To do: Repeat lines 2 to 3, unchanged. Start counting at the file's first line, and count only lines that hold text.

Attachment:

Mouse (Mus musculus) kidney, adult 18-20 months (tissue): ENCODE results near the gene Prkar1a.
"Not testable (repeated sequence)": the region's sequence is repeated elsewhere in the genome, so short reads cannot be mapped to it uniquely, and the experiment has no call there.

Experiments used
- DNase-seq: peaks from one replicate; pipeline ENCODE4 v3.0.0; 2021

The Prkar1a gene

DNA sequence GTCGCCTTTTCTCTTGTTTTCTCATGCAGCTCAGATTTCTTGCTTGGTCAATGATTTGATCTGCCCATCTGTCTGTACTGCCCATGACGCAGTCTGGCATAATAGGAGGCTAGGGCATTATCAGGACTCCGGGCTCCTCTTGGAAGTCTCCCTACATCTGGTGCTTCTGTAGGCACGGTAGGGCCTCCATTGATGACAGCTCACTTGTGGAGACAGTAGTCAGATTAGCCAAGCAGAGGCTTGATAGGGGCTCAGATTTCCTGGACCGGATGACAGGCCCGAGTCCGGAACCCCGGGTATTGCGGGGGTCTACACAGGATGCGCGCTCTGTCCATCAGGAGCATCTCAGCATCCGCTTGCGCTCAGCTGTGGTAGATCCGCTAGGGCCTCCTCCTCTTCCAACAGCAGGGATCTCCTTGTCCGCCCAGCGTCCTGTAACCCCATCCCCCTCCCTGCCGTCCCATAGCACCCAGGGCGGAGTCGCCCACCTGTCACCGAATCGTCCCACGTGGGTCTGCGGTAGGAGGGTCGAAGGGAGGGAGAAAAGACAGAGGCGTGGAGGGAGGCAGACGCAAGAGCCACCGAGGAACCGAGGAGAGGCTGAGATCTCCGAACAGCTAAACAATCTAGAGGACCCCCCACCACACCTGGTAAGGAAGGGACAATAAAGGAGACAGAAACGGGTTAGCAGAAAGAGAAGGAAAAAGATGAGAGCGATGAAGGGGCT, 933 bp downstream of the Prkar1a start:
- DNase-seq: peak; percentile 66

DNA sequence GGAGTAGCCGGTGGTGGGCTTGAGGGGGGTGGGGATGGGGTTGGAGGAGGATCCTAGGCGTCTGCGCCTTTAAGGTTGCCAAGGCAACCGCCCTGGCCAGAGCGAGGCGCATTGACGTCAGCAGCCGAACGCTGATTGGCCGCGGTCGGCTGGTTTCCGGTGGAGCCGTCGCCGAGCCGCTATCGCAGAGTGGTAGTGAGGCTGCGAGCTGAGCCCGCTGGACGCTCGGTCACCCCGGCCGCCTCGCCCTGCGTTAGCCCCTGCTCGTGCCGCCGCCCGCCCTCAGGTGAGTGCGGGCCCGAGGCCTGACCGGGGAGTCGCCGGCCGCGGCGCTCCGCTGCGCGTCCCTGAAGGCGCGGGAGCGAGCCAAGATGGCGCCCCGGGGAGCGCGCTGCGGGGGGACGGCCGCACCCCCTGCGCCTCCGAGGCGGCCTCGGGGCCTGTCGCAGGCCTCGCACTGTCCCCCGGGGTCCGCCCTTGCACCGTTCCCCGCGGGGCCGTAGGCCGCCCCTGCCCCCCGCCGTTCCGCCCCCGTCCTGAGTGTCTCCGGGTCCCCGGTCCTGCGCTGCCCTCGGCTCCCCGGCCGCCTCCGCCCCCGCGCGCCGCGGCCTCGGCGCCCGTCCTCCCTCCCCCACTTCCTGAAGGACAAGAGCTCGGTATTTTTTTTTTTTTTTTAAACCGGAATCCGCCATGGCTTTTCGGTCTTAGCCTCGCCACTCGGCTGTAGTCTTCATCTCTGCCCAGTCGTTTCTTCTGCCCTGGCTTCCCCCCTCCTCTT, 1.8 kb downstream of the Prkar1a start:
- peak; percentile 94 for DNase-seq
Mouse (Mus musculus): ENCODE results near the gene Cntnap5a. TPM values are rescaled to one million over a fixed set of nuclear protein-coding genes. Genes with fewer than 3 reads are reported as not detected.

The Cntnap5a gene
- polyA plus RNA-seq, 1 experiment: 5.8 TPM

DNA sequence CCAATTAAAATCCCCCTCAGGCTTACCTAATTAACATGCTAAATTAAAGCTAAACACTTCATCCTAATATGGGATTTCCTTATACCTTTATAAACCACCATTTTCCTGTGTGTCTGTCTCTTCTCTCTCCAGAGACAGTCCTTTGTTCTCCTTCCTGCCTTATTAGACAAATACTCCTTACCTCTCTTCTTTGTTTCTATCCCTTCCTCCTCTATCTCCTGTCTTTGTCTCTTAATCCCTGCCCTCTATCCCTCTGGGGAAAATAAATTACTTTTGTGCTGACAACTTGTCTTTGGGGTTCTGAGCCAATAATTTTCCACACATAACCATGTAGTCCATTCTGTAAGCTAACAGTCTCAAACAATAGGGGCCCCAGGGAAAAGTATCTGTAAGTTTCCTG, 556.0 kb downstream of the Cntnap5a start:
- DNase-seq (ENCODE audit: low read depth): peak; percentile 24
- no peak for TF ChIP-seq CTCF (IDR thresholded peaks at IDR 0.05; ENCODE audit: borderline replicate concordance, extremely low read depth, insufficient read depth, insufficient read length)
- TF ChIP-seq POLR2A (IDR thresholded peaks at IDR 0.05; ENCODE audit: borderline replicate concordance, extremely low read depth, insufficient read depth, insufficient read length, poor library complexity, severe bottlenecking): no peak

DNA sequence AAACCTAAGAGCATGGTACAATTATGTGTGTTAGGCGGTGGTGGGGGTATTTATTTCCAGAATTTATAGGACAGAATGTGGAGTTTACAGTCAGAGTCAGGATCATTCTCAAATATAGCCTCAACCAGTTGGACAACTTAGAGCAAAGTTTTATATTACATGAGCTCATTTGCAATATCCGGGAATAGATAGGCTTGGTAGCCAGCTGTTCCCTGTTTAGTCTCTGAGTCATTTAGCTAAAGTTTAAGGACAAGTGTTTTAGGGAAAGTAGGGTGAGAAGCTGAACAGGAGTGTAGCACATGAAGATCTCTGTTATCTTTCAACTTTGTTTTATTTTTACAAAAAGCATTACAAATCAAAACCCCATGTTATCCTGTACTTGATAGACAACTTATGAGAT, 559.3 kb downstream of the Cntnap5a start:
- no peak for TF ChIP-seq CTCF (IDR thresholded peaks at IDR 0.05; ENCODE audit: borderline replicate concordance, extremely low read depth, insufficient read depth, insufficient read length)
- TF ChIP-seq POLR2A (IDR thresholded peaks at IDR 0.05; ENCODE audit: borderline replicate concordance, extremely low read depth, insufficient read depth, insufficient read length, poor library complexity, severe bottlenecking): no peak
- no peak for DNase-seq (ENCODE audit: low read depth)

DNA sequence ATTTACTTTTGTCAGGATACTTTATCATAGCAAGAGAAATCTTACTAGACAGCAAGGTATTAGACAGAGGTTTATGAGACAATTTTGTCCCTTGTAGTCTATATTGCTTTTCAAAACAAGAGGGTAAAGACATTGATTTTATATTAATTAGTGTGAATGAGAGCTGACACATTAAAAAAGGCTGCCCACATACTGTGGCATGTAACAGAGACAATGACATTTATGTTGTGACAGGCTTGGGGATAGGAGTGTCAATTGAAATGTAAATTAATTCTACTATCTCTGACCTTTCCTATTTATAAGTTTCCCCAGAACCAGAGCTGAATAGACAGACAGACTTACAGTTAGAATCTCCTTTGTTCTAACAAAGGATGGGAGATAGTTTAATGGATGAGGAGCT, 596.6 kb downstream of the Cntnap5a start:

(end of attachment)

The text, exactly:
"Not testable (repeated sequence)": the region's sequence is repeated elsewhere in the genome, so short reads cannot be mapped to it uniquely, and the experiment has no call there.

Experiments used